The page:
“It’s simple. If the microbes grow faster, they fart more methane.” That finding was extraordinary enough. But field tests were essential if the process was to have industrial applications. At their Lithgow site, the researchers injected small quantities of neutral red 80 metres underground into a water-saturated coal seam, at three different locations. A five- to 10-fold increase in methane production was recorded over a 12-month period.
We could greatly reduce the number of coal seam gas wells needed to deliver the same amount of gas – and also add value to coal deposits that would otherwise be uneconomical to exploit.
The Indian trials take the research a step further, enabling a battery of industrial-scale tests that factor in critical variables such as coal seam pressure and temperature, as well as the development of new technologies to precisely introduce the dye.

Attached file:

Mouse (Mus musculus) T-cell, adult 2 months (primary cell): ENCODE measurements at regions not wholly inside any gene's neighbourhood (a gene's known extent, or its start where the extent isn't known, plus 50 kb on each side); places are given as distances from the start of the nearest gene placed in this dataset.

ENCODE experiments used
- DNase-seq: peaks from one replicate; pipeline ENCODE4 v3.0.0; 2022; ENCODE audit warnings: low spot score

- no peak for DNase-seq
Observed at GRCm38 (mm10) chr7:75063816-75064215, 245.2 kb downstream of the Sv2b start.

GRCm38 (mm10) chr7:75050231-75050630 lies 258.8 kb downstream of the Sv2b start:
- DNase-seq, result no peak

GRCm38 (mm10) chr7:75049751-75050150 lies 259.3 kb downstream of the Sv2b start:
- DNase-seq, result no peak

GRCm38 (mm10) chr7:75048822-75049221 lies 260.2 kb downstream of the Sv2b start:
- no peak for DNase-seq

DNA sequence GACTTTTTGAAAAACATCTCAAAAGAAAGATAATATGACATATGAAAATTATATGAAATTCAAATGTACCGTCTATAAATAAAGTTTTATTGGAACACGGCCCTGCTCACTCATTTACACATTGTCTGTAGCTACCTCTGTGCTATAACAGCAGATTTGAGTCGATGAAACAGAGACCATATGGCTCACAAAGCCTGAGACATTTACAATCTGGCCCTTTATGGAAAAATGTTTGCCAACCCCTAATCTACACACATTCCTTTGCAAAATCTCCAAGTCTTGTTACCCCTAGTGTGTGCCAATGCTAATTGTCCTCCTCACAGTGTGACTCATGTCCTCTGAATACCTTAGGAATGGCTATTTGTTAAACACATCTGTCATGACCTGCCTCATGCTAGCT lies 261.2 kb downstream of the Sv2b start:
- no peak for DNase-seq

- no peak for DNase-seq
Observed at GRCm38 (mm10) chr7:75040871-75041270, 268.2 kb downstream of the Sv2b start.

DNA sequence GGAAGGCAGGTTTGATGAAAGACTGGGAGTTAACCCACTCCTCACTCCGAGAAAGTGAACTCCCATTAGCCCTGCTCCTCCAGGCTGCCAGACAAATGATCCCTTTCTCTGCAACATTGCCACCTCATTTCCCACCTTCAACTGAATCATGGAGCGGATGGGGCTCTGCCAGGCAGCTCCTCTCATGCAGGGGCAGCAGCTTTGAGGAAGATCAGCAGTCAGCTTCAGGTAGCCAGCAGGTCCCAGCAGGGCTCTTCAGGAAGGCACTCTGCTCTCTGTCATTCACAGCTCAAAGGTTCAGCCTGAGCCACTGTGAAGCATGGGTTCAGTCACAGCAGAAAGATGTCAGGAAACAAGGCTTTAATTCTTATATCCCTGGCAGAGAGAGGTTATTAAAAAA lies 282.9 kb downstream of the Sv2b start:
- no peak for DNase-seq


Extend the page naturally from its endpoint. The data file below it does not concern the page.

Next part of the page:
The partnership with India is a natural fit, bringing together the two countries’ considerable and complementary expertise in the science of coal and gas deposits.
In India, the national electricity grid is under intense pressure and some parts of the country have no access to power. Accelerated methane production is a potential means of extracting much more energy from each coal seam gas well, but it also may open up new sources of gas. Much of India’s untapped coal deposits consist of younger, softer coal that is much easier for methane-producing microbes to digest – and, therefore, potentially a much larger source of methane than higher-value hard, black coal. UNSW’s synthetic dye process could make these currently unviable soft coal deposits more commercially attractive for coal seam gas development.